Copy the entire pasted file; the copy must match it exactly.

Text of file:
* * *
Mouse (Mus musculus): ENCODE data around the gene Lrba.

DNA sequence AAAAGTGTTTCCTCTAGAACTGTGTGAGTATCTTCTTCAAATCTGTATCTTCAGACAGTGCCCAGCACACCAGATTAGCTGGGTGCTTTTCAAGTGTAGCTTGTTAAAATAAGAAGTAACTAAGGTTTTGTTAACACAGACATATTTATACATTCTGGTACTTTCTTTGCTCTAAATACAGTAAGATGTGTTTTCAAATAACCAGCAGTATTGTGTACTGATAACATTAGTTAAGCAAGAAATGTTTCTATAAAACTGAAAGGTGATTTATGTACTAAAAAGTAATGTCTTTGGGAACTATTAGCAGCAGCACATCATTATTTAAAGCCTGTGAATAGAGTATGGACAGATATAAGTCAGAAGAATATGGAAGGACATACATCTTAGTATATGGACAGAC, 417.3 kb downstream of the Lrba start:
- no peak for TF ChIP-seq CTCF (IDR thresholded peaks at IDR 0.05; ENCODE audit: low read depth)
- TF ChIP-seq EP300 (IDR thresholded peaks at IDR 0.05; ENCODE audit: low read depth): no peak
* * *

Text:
Mouse (Mus musculus): ENCODE data around the gene Lrba.

DNA sequence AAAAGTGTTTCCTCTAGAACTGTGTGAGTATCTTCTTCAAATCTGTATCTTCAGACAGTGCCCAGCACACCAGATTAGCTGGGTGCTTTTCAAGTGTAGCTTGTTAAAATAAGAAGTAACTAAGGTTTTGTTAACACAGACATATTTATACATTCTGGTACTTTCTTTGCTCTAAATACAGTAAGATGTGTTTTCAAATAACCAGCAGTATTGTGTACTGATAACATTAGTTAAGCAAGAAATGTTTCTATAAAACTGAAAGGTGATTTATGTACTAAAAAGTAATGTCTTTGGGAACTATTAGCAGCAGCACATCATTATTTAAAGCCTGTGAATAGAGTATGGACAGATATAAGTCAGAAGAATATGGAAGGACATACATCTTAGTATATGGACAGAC, 417.3 kb downstream of the Lrba start:
- no peak for TF ChIP-seq CTCF (IDR thresholded peaks at IDR 0.05; ENCODE audit: low read depth)
- TF ChIP-seq EP300 (IDR thresholded peaks at IDR 0.05; ENCODE audit: low read depth): no peak